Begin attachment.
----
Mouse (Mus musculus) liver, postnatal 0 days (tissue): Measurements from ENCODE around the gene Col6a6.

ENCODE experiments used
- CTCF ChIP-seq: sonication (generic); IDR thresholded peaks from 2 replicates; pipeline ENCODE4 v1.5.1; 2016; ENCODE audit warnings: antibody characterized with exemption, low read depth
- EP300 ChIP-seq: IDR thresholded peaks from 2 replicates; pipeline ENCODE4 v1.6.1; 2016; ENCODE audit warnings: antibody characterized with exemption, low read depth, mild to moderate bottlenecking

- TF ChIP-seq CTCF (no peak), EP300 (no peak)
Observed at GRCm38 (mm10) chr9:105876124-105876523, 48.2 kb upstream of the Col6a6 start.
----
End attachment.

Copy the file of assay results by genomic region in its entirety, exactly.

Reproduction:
Mouse (Mus musculus) liver, postnatal 0 days (tissue): Measurements from ENCODE around the gene Col6a6.

ENCODE experiments used
- CTCF ChIP-seq: sonication (generic); IDR thresholded peaks from 2 replicates; pipeline ENCODE4 v1.5.1; 2016; ENCODE audit warnings: antibody characterized with exemption, low read depth
- EP300 ChIP-seq: IDR thresholded peaks from 2 replicates; pipeline ENCODE4 v1.6.1; 2016; ENCODE audit warnings: antibody characterized with exemption, low read depth, mild to moderate bottlenecking

- TF ChIP-seq CTCF (no peak), EP300 (no peak)
Observed at GRCm38 (mm10) chr9:105876124-105876523, 48.2 kb upstream of the Col6a6 start.